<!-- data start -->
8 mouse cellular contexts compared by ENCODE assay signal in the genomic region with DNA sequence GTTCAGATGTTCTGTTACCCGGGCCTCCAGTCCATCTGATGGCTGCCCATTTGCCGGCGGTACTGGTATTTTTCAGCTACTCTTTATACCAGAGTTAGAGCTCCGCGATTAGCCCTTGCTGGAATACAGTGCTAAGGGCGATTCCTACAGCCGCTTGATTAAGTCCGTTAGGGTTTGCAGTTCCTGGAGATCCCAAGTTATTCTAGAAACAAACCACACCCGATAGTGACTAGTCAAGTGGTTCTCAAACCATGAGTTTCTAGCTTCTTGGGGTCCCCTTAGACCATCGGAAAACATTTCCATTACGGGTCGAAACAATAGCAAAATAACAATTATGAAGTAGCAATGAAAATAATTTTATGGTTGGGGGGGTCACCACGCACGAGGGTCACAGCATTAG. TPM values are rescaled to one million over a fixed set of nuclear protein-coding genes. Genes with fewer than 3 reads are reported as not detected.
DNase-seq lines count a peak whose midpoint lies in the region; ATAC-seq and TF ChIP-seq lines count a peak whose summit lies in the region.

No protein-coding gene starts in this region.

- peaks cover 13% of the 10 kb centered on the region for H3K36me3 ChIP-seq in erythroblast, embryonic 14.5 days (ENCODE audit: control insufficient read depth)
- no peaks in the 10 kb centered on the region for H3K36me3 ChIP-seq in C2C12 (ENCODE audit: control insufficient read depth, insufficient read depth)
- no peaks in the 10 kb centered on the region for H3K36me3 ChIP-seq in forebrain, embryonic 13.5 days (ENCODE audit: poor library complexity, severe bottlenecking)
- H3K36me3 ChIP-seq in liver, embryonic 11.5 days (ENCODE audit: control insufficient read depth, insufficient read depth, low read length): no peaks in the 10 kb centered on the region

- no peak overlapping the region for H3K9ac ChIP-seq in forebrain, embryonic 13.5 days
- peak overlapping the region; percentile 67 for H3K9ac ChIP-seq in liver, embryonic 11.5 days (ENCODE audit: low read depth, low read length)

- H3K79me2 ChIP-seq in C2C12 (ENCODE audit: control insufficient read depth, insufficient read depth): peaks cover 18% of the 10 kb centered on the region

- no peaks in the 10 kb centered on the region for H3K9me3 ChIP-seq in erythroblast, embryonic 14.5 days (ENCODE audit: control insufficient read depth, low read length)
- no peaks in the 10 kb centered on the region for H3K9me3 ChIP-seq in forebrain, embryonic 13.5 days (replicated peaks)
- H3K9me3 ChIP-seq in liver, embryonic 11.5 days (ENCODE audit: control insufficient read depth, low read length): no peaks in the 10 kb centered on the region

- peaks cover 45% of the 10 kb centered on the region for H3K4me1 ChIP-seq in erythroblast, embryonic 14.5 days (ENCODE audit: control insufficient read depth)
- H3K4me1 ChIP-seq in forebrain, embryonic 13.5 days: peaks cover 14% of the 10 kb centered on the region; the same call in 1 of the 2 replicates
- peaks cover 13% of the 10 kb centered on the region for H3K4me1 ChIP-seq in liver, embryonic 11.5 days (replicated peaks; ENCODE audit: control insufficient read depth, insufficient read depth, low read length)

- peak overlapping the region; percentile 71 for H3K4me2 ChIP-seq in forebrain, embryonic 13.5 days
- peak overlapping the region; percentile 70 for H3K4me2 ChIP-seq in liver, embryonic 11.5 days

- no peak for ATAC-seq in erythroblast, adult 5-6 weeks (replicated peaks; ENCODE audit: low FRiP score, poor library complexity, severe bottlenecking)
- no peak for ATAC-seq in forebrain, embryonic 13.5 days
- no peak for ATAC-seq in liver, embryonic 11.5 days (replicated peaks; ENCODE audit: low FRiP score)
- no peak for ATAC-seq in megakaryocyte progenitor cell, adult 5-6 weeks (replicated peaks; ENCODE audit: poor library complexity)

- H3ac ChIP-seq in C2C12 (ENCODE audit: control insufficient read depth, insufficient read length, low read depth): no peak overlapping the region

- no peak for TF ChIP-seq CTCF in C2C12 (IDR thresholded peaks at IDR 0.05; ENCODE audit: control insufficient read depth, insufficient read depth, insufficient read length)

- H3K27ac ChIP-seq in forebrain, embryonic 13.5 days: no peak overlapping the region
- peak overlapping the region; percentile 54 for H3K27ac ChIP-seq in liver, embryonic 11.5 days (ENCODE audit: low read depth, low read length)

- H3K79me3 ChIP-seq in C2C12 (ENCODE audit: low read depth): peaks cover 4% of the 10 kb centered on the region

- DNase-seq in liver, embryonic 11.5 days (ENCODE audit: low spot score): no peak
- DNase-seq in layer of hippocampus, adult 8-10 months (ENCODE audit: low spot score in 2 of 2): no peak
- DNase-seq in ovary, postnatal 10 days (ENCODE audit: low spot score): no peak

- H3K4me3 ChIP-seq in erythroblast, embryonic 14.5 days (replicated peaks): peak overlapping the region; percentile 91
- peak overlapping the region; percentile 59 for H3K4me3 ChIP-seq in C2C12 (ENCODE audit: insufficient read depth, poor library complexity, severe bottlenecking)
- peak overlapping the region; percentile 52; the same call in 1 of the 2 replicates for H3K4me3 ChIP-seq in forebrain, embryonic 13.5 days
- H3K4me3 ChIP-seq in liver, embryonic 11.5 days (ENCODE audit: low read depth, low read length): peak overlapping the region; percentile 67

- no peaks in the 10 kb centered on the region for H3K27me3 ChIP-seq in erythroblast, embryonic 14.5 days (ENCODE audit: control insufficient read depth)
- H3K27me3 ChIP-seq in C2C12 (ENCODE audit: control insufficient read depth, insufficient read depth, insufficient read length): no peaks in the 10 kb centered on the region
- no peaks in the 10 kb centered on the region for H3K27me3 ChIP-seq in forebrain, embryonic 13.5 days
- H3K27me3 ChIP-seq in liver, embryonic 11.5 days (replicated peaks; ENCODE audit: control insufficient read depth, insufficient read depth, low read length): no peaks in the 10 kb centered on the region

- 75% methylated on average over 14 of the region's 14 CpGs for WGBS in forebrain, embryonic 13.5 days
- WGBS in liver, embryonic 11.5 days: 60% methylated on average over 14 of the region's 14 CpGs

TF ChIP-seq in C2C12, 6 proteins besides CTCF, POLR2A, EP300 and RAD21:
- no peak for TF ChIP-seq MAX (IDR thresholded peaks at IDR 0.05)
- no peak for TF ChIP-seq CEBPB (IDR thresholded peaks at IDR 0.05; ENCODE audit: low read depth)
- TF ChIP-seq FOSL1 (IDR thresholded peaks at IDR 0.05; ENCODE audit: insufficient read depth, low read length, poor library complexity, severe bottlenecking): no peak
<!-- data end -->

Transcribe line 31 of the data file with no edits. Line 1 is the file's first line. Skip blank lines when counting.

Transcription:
- H3K4me3 ChIP-seq in erythroblast, embryonic 14.5 days (replicated peaks): peak overlapping the region; percentile 91